Perhaps it was fitting that milestones were brought up in trademark fashion. Cristiano Ronaldo completed a triple century of Manchester United appearances as the comic-book hero, comeback king and matchwinner against Atalanta. A day earlier, Roberto Firmino joined Liverpool’s 300 club with a relentless display of scurrying.

Diego Simeone’s famously industrious Atlético Madrid met a man who shares their ethos. Liverpool secured one of their finest victories under Jürgen Klopp. “I am pretty sure he was the player who ran the most against Atlético, 100% the attacking player who ran the most,” said a grinning Klopp. “It says a lot.”

The two nominal centre-forwards at Old Trafford on Sunday may present a study in opposites, with Ronaldo saving his energy for the penalty box and Firmino expending his in the centre circle. The older man might be averse to defending, the younger addicted to it. The Portuguese channels his selfishness to the team’s benefit by delivering goals; the Brazilian’s defining characteristic is the selflessness that helps Mohamed Salah to put up Ronaldo-esque numbers.

Klopp has become wearily accustomed to fielding questions about Firmino’s lower return; last season brought just nine goals, his fewest in a campaign with the club. This season he has six already and last week’s hat-trick against Watford means the Brazilian’s 300 appearances have yielded 93. His goals-per-game ratio is almost identical to Kevin Keegan’s. An earlier generation of workhorse, who got 100 in 323, but Firmino can feel less celebrated.

“Sometimes you think he is a bit short of getting the praise for the effort he puts in,” Klopp said; he has always been appreciative but the wider world’s verdict can depend more on goals. “We never had the discussion [internally] of Bobby not scoring enough.” But there have been droughts: he arrives at Old Trafford now fresh from a hat-trick but turned up in May without a goal in 15 games.

Then he delivered a double in a 4-2 win. A team player’s goals tend to be popular with his colleagues; the irony is that the treble at Vicarage Road were precisely the kind of poacher’s finishes he rarely gets. Ronaldo, the winger who turned himself into the most prolific player in footballing history, would savour a trio from a combined total of about 12 yards.

Jürgen Klopp and Roberto Firmino
Jürgen Klopp: ‘Everybody loves Bobby. How can you not love Bobby Firmino? He is just a brilliant boy and a brilliant player; it really is a joy to work with him.’ Photograph: Peter Byrne/PA

“When he scores it is always this extra little bit of joy,” said Klopp. “It is why we were all so happy when from time to time he rewards himself with a hat-trick. Everybody loves Bobby, the whole team: how could you not? There is no reason for it: great guy. Obviously Mo and Sadio [Mané] love him because he passes them the ball, even if it is not the last pass always but the second to last. All the midfielders love him because he is chasing all the offensive players of the opponents in their traps.

“The last line [defence] loves him for the same reasons. Then Ali [Alisson] and him are best friends. How can you not love Bobby Firmino? He is just a brilliant boy and a brilliant player; it really is a joy to work with him.”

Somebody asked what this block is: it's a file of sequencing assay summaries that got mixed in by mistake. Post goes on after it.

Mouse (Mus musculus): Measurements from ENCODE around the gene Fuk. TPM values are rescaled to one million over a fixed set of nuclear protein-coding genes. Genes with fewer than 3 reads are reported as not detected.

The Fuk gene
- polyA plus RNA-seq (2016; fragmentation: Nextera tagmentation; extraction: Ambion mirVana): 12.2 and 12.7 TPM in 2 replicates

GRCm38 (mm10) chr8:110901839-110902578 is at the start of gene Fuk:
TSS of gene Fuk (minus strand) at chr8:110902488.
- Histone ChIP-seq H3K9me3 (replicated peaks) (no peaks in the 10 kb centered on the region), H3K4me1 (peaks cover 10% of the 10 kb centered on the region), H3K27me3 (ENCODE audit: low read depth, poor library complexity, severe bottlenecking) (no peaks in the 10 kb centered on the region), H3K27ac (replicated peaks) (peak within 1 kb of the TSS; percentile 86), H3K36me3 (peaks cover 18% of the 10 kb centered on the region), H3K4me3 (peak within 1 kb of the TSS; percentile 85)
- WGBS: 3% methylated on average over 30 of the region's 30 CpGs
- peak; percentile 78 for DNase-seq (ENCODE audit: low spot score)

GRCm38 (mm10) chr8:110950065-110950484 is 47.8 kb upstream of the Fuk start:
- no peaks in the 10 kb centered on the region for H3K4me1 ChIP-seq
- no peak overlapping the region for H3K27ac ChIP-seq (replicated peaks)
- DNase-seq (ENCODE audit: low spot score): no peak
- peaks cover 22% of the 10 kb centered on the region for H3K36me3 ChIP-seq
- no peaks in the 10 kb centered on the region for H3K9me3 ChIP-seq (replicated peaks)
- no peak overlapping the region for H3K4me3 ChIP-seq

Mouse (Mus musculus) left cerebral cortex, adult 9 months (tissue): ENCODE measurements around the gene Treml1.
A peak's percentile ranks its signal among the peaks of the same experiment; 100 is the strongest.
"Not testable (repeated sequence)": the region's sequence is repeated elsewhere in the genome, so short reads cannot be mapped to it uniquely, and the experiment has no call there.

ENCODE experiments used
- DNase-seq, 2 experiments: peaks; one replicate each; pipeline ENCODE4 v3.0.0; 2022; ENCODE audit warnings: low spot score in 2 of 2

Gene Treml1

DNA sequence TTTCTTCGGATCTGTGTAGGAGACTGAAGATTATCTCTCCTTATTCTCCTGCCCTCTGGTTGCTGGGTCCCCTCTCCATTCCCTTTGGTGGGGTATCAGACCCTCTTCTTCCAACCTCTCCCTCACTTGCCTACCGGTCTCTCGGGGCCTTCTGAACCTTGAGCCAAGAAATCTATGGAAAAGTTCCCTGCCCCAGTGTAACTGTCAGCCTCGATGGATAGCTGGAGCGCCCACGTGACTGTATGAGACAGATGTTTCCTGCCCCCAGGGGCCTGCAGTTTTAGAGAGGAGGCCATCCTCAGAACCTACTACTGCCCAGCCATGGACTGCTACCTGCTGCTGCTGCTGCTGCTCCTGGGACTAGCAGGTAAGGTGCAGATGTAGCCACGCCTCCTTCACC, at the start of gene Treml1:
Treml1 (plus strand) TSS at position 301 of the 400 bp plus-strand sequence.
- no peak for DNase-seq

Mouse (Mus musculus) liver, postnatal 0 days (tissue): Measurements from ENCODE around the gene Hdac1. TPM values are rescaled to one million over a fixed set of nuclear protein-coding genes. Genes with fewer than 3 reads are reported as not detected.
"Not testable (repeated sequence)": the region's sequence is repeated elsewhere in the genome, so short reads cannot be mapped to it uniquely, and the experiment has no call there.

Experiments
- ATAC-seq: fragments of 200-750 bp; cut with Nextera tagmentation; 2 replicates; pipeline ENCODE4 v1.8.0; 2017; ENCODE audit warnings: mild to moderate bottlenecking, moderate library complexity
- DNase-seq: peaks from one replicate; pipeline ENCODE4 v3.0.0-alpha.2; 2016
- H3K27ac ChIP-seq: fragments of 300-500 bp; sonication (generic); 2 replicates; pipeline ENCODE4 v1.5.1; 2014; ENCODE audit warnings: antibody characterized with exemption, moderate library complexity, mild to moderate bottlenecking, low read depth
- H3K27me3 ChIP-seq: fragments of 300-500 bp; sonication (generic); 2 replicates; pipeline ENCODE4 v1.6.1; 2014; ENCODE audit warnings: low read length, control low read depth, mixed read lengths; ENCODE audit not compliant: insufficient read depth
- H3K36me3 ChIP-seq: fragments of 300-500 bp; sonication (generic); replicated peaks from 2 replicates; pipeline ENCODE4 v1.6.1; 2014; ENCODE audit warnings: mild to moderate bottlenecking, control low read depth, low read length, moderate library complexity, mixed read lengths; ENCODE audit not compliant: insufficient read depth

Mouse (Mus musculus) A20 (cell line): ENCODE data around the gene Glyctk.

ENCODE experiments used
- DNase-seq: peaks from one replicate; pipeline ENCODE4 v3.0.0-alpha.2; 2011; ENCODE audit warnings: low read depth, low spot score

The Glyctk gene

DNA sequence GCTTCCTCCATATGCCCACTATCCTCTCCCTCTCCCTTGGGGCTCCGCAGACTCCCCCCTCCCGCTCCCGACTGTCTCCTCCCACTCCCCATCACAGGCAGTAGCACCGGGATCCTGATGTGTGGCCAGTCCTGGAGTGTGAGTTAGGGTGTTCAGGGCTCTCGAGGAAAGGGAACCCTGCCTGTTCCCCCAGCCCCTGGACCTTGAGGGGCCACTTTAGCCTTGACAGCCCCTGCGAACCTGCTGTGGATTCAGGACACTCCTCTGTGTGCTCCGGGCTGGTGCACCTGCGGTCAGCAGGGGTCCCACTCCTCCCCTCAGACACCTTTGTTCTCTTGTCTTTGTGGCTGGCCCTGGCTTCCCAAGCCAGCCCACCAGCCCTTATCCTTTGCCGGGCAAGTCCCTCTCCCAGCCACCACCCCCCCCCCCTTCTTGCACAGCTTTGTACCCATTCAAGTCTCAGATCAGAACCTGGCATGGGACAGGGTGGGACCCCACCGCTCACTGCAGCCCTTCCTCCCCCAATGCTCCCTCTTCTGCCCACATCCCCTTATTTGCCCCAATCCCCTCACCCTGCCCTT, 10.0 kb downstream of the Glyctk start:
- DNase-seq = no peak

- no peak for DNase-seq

Pleasure stems in part from gratitude. Firmino is not just the personification of a high-energy approach but Klopp’s great catalyst, the tactical revolutionary for a manager whose system remains idiosyncratic. The Brazilian has been the Premier League’s definitive false 9, the player who could change the centre-forward’s role to such an extent that Liverpool won the title with 99 points in a season when his first Anfield league goal came in their final home game.

He was the architect of an inverted forward line; after inheriting and reinventing Firmino, Klopp could sign Mané and Salah to complement and outscore him. “The way we started playing years ago was because Bobby could play the role,” Klopp said. “So he was very influential in all the things we did.”

Firmino has been ubiquitous. Some 293 of those 300 games have come for Klopp; no one has played more for him. That 29 of his 93 goals have come against either “big six” opponents or Leicester shows he can be a man for the major occasion. There was something symbolic when he scored the goal to win Liverpool the Club World Cup in 2019, four years after Klopp was bequeathed a team 10th in the Premier League.

Next Sunday marks the sixth anniversary of his maiden top-flight victory, when Klopp sprang a surprise by naming a team without a striker, installing Firmino as a false 9 and liberating him to run Chelsea ragged. The sense he could trouble the best was underlined when his belated first Liverpool goal followed in a 4-1 win at Manchester City.

Since then, he has been Klopp’s total footballer. A propensity to pop up everywhere makes him the gegenpresser in chief, doubling up as the third forward and fourth midfielder. “He is a connector, he is the best offensive defender I ever saw in my life,” Klopp said.

“Definitely. He is a ball-chaser defensively, he is incredibly smart with all the things he is doing, he is tactically on the highest level, he is able to play in the smallest spaces, the tiniest spaces, to make incredible good decisions in a really short time. And on top of that, he scores goals as well.”

The idea of goals being the added extra may be alien to his United counterpart, but it helps explain why Firmino is Liverpool’s anti-Ronaldo.